The Atlanta Citizen Review Board (ACRB) is charged with independently reviewing and investigating complaints against officers of the Atlanta Police Department and Atlanta Department of Corrections. The ACRB was revived in 2007 after Atlanta Police Department officers killed English Avenue grandmother Kathryn Johnston, as she lay in her bed. Since its revival, the Board has investigated dozens of complaints and has repeatedly urged APD to hold officers accountable for misconduct.
Under the leadership of former ACRB Executive Director Cristina Beamud, the board’s complaints and findings were made publicly available at http://acrbgov.org/. After Beamud’s departure last year, however, newly appointed ACRB Interim Executive Director Sharese Shields ordered that all ACRB findings be removed from the website. Shields states that information will be available to the public only upon the submission of open records requests and the payment of fees for labor and materials. Although it is clear that complainants were informed that their information would be made available to the public before filing complaints, Shields maintains that she removed the content to protect their identities.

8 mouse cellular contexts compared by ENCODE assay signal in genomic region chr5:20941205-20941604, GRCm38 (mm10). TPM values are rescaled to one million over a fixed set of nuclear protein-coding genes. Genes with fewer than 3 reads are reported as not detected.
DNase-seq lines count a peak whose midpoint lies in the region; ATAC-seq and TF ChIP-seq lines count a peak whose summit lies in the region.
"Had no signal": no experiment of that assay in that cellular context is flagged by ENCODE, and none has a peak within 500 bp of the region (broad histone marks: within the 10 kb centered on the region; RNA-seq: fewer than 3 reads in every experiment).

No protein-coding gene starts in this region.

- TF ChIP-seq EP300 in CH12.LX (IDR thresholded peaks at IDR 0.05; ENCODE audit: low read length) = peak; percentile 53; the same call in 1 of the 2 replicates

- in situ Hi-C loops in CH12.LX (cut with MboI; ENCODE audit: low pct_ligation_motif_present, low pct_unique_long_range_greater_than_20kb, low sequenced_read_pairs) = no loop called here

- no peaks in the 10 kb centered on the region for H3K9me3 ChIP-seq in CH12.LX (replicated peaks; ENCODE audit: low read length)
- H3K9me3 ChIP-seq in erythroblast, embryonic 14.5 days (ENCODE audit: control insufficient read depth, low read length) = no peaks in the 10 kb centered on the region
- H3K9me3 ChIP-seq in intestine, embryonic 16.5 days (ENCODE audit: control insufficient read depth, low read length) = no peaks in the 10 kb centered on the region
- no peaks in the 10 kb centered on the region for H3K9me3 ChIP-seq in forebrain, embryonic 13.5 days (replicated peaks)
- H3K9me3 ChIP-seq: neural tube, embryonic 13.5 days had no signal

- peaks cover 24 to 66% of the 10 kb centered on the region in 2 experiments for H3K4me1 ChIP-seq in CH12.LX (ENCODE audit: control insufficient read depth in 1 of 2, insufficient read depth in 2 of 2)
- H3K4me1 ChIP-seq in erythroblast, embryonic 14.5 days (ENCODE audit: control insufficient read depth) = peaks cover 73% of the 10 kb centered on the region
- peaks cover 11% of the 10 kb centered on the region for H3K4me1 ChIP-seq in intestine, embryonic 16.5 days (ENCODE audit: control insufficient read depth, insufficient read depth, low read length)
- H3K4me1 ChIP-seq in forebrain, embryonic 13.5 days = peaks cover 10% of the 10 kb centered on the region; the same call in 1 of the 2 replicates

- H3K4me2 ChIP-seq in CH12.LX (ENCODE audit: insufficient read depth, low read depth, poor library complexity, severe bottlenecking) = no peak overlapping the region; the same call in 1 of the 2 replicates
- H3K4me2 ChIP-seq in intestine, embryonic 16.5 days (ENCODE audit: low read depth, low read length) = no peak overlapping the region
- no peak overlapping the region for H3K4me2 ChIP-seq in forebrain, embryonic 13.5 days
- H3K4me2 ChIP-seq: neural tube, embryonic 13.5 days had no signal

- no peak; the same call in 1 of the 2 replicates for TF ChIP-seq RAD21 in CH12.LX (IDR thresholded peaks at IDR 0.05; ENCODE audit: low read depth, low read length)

During March’s board meeting, the ACRB decided that no old information would be restored to the website. They also voted to redact officer and complainant names from any content that might be posted to the website in the future.
Copwatch and BLOCS are committed to promoting accountability and transparency, even when our public servants refuse to do so. We are therefore releasing ACRB complaints and investigatory findings for 2009, 2010 and 2011 at http://www.copwatchoea.org/acrb. Cases are indexed by officer name and may be found in their original PDF format or as searchable text. "We see this as another attempt to keep the public in the dark about police misconduct, prejudice, and brutality. When officers break the law, they should be publicly named," said Marlon Kautz of Copwatch. "If the ACRB won't do it, we will."